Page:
Turtleback Trailer feeds, cleans and shelters you off grid
By C.C. Weiss
June 18, 2014
We saw dozens of camping trailers at last month's Overland Expo. Some, like the Moby1, we've covered in the past, but there were also a number of new models. One of our favorites was the Turtleback Trailer, which packs many of the comforts of home in a rugged body that's ready to climb and claw its way through the desert, mountains and forest.
Turtleback founder Dave Munsterman had a sort of perfect storm of life experiences that led to his trailer design. As a kid growing up in the 60s and 70s, he watched his dad build a Ford Econoline van camper and enjoyed a three-month adventure trip with his family.
His passion for vehicle-powered adventure grew as he reached adulthood and built and raced a number of Jeeps and dune buggies. After some work in the RV industry, Munsterman had the hunger for adventure, years of in-field camping experience and industry experience that inspired him to get to work on his own trailer.
"I had always dreamed of being able to go real remote on my camping in my Jeep so I built a roof rack for my JK and gave it a run," Munsterman tells us. "I like to take some of the creature comforts when I camp, so by the time I loaded up my rig there was hardly room for the family. Plus it took better than a half-hour to unload and set up. I scrapped that idea of camping from my vehicle and pursued my dream of the ultimate camp trailer. I worked in the RV industry back in the ‘90s and took that experience to develop the Turtleback Trailer."
The trailer starts with a tubular steel frame that Turtleback calls the "foundation of a good experience." The welded frame uses a combination of thick and thin tubing and a central "backbone" with hitches on both ends. The front hitch, of course, is to hook it up to the tow vehicle, and the rear hitch is designed to accommodate a bike rack, cooler rack or small motorcycle.
"For the past couple of years, I’ve studied each aspect of the construction process, looked at the norm of what’s out there and asked, 'how can I do this better?'," explains Munsterman. "This starts at the CAD-designed, fixture-built chassis – it’s super-strong and light and topped with our laser-cut modular floor section. Then we use a three-process coating on the entire metal foundation that has a rust inhibitor, an epoxy coating and a polyurea top coat for trail tough durability."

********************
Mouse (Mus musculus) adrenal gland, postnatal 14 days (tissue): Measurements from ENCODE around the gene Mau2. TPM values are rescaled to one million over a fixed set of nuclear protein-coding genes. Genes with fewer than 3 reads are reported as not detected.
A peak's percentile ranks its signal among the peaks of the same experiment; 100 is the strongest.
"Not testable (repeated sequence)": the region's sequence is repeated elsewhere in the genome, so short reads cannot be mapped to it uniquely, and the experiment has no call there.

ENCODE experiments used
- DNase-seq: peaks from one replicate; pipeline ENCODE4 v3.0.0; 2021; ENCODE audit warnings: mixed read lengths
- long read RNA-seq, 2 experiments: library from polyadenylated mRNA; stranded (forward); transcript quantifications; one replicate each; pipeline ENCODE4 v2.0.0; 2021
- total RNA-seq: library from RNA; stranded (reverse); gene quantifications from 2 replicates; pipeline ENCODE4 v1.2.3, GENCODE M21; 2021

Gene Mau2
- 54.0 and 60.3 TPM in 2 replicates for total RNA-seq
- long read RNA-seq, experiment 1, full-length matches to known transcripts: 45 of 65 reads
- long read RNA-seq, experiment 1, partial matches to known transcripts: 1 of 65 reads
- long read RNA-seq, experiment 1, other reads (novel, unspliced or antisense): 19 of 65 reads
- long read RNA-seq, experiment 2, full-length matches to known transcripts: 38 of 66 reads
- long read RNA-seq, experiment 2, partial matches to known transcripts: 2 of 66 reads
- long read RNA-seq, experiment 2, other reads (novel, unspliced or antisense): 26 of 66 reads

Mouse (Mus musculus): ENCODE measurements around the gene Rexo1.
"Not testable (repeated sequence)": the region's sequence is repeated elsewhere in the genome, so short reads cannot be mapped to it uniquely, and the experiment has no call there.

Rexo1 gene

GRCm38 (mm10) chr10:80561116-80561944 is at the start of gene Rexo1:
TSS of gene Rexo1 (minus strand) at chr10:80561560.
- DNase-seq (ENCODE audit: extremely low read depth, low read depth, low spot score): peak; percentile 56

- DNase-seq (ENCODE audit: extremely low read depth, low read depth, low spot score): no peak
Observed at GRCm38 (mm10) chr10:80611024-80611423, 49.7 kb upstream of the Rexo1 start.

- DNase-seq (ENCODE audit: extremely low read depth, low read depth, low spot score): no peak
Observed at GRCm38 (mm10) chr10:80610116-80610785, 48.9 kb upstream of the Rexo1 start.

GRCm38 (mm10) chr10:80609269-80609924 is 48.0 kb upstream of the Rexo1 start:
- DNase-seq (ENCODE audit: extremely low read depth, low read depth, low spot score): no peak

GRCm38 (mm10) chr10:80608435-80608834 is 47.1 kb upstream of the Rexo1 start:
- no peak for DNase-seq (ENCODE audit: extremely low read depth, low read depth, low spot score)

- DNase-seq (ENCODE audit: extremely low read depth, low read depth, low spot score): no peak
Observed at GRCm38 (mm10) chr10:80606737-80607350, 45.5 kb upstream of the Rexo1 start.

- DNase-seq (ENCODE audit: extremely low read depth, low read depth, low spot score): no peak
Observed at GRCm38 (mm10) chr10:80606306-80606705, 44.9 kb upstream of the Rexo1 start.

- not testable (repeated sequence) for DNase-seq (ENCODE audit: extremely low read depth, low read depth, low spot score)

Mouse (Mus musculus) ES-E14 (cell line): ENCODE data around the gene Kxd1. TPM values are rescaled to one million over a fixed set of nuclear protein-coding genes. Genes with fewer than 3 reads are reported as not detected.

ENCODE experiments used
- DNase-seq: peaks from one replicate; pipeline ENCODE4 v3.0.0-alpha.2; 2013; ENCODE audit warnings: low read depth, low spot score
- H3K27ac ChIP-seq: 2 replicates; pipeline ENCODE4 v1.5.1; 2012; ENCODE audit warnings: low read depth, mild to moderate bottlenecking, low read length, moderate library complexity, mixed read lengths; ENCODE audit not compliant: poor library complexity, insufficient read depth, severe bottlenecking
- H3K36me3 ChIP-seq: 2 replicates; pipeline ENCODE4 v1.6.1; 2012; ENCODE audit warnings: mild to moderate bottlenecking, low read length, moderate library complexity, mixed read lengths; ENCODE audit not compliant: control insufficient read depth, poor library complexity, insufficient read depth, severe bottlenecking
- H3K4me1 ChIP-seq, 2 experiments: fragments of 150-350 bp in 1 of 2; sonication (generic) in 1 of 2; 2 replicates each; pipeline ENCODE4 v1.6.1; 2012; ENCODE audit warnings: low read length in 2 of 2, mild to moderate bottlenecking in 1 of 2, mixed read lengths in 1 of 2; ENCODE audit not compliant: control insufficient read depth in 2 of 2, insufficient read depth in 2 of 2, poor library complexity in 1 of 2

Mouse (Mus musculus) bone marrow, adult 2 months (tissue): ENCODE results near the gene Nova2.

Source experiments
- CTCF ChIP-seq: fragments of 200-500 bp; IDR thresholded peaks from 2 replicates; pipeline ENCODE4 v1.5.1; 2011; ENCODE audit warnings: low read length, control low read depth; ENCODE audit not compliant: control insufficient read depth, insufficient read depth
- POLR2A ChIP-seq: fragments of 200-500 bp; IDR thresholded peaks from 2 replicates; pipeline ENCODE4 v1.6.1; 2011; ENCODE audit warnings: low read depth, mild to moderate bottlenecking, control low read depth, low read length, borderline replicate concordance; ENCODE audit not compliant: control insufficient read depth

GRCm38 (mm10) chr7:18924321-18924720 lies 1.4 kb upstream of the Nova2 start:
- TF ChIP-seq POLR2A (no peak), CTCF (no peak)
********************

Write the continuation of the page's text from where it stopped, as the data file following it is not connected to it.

That chassis is affixed to 15-in steel wheels by way of rubber torsion axles. The trailer includes 10-in electric brakes.
The Turtleback Trailer's personality really kicks in up above the chassis. It has a boxy, powder-coated aluminum body that houses everything you need for living on (or off) the road. The interior is accessed by doors on either side, but unlike in teardrop designs like the aforementioned Moby1 or T@b OffRoad camper, the small cabin is designated for holding gear, not sleepy travelers.
Integral in the Turtleback design is the 42-gallon (129-L) water tank that's mounted above and just in front of the axles. With plenty of experiences running out of water during past camping trips, Munsterman made water capacity a priority. After finding a 30-gallon (114-L) prototype inadequate on a three-man trip, Turtleback reworked the spacing and upgraded to the 42-gallon tank. The water is heated by way of the standard Atwood 6-gal (22.7-L) direct spark ignition water heater or available tankless water heater, and distributed with a 12-volt pump. It supplies both the kitchen sink and the outdoor shower.
Out back, the Turtleback houses a slide-out plywood kitchen area. The kitchen has a Wedgewood stainless steel dual-burner stove on one side and a stainless steel sink on the other, with two large drawers below. There's also an upper pantry pull-out. The propane tank is mounted to the outer corner with a stainless steel bracket.
Both the kitchen and interior cargo area have LED lighting for use after dark. The onboard electrical system packs power in a 24-AGM marine battery and has Blue Sea Systems marine-grade electrical components and sealed wiring. Campers have access to a 12-volt outlet and two USB outlets.
Turtleback started production last year with prices starting at US$9,995, which includes all the previously mentioned equipment, along with a roof rack. That rack can be used to secure gear or it can be used for mounting one of the optional tents. Turtleback lists several fold-out tent options from Cascadia Vehicle Tents, starting just under $1,000, and it plans to offer Howling Moon, Air Top and Smittybilt tents direct from its factory starting in August. Buyers can also choose their own tent options.
Other options include additional cargo boxes, awning systems and a solar power system. The company told us that the model as equipped at Overland Expo would run between $13K and $14K.
Source: Turtleback Trailers